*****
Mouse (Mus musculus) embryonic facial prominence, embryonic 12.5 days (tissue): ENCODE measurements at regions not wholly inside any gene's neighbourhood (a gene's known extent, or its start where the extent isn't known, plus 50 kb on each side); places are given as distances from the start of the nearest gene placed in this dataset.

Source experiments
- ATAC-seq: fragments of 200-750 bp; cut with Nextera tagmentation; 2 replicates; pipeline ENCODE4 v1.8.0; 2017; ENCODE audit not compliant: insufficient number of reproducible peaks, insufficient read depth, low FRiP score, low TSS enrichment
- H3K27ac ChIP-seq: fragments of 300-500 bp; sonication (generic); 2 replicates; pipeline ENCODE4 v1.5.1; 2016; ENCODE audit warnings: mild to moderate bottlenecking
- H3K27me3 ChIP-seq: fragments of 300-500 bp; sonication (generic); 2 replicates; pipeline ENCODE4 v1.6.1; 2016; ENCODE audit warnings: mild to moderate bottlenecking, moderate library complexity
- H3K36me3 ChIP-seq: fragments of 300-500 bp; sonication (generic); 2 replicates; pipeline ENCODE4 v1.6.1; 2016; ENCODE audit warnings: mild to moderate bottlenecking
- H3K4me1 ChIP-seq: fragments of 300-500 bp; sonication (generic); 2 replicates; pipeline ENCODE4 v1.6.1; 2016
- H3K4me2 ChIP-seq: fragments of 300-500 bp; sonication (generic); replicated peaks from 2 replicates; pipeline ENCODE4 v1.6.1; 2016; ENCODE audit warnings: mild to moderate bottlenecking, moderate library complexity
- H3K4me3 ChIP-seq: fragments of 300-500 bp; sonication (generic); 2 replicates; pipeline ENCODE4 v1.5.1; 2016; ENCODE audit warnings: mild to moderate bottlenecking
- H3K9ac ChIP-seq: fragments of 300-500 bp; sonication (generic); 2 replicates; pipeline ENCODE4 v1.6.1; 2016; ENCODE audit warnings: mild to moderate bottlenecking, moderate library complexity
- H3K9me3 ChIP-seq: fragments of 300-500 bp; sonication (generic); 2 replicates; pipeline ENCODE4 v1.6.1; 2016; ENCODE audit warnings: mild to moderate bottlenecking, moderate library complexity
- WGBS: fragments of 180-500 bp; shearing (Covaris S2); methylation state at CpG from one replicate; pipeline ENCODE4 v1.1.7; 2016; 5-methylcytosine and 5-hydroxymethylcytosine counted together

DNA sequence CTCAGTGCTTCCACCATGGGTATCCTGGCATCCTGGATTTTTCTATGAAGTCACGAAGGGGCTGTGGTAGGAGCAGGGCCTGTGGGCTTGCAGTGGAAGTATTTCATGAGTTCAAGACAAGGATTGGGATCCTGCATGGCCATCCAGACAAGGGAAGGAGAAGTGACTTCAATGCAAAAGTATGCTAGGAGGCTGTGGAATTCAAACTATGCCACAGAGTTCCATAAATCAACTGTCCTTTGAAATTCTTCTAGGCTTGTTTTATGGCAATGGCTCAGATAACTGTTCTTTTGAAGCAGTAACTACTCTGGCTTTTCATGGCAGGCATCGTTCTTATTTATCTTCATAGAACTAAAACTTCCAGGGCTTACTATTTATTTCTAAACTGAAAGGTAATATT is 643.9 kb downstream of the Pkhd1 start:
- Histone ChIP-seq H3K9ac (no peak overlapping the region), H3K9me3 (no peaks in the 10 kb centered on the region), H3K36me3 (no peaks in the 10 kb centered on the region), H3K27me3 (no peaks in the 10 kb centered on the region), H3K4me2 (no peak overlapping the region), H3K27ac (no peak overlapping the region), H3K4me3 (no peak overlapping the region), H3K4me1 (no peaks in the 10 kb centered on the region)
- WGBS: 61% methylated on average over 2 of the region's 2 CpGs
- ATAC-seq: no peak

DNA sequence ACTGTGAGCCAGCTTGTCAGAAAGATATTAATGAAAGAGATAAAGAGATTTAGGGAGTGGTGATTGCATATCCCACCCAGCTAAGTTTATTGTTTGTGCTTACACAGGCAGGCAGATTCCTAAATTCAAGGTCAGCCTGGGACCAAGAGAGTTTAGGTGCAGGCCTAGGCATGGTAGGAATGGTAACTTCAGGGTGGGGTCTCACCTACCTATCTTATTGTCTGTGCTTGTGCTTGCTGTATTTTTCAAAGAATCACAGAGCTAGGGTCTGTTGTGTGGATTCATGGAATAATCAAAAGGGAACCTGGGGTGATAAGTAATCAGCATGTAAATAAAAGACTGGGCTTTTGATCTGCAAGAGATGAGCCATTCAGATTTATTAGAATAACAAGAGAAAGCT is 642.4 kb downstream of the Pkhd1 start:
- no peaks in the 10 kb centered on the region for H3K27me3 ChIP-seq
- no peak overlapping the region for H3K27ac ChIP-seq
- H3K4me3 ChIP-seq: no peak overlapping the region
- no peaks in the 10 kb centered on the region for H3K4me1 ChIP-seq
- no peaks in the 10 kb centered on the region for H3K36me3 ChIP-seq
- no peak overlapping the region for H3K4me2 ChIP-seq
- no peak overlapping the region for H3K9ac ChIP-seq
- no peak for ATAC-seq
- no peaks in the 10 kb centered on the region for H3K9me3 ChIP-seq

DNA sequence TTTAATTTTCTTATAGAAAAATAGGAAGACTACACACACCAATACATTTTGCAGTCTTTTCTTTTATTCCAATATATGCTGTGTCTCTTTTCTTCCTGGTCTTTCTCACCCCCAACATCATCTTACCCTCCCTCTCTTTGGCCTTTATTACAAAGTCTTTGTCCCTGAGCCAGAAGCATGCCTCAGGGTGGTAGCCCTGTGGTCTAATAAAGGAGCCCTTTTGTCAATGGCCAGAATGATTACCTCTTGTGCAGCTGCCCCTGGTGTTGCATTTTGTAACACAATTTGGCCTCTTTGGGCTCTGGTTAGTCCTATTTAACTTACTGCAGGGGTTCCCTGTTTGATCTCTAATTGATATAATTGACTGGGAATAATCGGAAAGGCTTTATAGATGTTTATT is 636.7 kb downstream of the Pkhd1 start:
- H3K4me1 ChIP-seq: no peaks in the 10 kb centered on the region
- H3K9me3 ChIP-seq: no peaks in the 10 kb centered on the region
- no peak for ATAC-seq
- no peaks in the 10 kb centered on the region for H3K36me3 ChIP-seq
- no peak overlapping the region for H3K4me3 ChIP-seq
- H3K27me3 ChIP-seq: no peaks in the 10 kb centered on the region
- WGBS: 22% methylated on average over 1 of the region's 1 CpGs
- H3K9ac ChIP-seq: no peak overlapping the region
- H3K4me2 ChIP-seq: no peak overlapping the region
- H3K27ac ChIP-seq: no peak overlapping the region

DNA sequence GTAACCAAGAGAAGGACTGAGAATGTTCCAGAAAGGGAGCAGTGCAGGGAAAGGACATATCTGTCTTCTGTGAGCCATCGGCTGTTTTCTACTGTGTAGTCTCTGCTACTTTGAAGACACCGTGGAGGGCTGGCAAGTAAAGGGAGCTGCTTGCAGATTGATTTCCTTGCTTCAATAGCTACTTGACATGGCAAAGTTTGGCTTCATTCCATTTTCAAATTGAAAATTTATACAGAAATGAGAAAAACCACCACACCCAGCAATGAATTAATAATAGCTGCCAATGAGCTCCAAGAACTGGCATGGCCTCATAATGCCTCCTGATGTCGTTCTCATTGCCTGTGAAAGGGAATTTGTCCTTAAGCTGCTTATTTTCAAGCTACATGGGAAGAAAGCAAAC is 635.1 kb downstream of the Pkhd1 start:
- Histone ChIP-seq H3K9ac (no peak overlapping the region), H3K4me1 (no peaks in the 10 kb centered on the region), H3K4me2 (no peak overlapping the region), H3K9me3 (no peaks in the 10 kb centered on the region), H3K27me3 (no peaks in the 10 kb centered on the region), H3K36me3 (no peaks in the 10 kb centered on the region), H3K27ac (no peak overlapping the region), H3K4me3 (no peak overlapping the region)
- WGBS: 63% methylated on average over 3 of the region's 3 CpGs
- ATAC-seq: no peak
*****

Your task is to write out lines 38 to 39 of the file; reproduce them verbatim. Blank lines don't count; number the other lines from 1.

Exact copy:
DNA sequence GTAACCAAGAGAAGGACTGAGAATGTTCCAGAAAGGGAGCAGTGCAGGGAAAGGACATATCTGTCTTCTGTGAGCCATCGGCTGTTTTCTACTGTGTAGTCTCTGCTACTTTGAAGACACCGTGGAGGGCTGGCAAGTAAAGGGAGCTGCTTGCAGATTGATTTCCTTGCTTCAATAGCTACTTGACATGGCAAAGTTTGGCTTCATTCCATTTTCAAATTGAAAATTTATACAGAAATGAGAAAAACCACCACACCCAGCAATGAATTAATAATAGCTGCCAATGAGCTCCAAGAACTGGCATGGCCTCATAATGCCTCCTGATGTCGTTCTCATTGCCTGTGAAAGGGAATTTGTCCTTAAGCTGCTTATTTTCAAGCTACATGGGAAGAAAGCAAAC is 635.1 kb downstream of the Pkhd1 start:
- Histone ChIP-seq H3K9ac (no peak overlapping the region), H3K4me1 (no peaks in the 10 kb centered on the region), H3K4me2 (no peak overlapping the region), H3K9me3 (no peaks in the 10 kb centered on the region), H3K27me3 (no peaks in the 10 kb centered on the region), H3K36me3 (no peaks in the 10 kb centered on the region), H3K27ac (no peak overlapping the region), H3K4me3 (no peak overlapping the region)